SIG 26 - Argumentation, Dialogue and Reasoning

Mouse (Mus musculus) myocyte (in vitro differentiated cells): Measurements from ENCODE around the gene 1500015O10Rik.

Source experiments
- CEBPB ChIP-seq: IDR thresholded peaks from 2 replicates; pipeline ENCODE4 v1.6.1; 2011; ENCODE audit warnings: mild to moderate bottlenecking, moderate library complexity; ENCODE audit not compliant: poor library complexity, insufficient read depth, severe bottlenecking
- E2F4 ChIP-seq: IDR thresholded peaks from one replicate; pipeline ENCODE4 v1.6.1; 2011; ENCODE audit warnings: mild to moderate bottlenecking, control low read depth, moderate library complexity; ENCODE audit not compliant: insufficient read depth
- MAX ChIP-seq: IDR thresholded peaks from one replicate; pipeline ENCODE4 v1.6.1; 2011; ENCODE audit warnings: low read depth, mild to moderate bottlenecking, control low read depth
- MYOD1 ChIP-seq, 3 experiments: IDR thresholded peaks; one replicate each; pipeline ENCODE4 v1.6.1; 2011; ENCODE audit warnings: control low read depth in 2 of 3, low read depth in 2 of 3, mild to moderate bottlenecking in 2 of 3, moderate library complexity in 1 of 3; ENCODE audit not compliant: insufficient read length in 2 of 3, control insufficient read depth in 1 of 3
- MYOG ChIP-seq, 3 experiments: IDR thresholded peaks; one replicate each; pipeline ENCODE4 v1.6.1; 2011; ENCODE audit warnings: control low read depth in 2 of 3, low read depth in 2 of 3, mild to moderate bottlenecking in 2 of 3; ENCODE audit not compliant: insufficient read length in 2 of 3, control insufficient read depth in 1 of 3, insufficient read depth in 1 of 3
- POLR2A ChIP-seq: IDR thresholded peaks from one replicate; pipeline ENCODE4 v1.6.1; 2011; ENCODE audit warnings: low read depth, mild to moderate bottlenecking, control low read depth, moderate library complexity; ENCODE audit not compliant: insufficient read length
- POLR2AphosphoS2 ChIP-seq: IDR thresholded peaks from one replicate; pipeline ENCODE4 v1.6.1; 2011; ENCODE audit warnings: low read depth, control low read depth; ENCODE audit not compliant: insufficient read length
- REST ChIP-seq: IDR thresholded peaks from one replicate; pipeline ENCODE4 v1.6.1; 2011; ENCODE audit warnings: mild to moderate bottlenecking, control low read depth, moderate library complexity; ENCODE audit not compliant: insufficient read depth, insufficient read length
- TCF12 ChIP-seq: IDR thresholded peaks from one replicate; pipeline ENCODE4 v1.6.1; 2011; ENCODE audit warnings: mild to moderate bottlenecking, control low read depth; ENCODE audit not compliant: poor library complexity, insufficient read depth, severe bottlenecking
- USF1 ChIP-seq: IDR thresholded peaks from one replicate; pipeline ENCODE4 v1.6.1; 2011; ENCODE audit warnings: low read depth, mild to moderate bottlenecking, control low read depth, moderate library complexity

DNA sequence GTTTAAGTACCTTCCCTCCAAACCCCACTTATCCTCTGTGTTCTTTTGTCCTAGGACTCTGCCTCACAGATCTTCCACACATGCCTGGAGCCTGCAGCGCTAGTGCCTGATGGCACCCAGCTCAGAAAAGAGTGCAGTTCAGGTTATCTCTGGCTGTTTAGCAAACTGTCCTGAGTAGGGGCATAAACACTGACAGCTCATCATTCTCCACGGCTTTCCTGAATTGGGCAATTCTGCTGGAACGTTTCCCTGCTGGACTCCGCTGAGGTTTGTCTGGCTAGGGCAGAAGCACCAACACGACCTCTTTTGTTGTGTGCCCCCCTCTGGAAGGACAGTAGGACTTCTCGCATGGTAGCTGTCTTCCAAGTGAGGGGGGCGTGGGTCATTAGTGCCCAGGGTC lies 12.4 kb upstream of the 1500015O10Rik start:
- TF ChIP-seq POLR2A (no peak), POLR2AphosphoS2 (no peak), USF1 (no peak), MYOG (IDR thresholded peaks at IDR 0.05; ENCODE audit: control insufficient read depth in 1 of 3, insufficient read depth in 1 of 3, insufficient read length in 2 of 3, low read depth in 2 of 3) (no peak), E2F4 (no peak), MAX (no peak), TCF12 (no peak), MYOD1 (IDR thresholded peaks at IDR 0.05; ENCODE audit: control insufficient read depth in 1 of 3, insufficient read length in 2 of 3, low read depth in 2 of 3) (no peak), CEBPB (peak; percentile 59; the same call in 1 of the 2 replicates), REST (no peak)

Argumentation, Dialogue, and Reasoning are ways in which students learn as well as skills that students need to learn. Respectively, our special interest is to investigate how thinking and learning relate to and is embedded in social processes and how to implement practices of argumentation, dialogue, and reasoning in educational contexts. Possible ways forward are (a) multi-modal empirical studies about students' and teachers' actual cognitive and emotional practices of argumentation, dialogue and reasoning, (b) developing models of domain-specific argumentation and reasoning to determine its role in scientific disciplines and professional practices, (c) research in the design of environments for argumentation and learning (e.g., by scripts, structuring discourse, design of resources, arrangement of groups, group feedback), (d) research on innovative dialogic teaching practices, and (e) R&D efforts in Computer-Supported Collaborative Learning tools that afford the emergence of new forms of dialogue that open new opportunities for learning and reasoning. We focus on research on argumentation, dialogue, and reasoning in educational contexts across the lifespan in different disciplines (mathematics, science, history, civic education, etc.) and across the disciplines, elaborating theories and methods to study how motivational, epistemological, and emotional factors impinge on the quality of different forms of dialogue in education, analyze argumentative competence in various disciplinary areas, and investigate approaches and tools to facilitate effective argumentation, dialogue, and reasoning in various, more or less formal, educational contexts.